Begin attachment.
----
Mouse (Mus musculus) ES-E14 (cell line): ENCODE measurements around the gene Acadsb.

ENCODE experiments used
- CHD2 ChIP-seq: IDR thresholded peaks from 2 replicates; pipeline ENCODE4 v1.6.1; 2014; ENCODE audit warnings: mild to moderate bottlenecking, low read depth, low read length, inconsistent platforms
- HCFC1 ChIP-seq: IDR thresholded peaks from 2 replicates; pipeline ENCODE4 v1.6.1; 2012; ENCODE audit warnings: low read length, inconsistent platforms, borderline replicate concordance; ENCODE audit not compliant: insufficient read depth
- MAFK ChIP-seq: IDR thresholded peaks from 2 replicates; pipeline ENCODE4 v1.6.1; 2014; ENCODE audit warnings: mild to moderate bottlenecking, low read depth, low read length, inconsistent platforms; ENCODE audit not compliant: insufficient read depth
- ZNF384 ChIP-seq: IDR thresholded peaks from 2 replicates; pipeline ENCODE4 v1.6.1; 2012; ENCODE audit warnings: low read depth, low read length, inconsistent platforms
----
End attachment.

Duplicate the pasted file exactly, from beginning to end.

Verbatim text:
Mouse (Mus musculus) ES-E14 (cell line): ENCODE measurements around the gene Acadsb.

ENCODE experiments used
- CHD2 ChIP-seq: IDR thresholded peaks from 2 replicates; pipeline ENCODE4 v1.6.1; 2014; ENCODE audit warnings: mild to moderate bottlenecking, low read depth, low read length, inconsistent platforms
- HCFC1 ChIP-seq: IDR thresholded peaks from 2 replicates; pipeline ENCODE4 v1.6.1; 2012; ENCODE audit warnings: low read length, inconsistent platforms, borderline replicate concordance; ENCODE audit not compliant: insufficient read depth
- MAFK ChIP-seq: IDR thresholded peaks from 2 replicates; pipeline ENCODE4 v1.6.1; 2014; ENCODE audit warnings: mild to moderate bottlenecking, low read depth, low read length, inconsistent platforms; ENCODE audit not compliant: insufficient read depth
- ZNF384 ChIP-seq: IDR thresholded peaks from 2 replicates; pipeline ENCODE4 v1.6.1; 2012; ENCODE audit warnings: low read depth, low read length, inconsistent platforms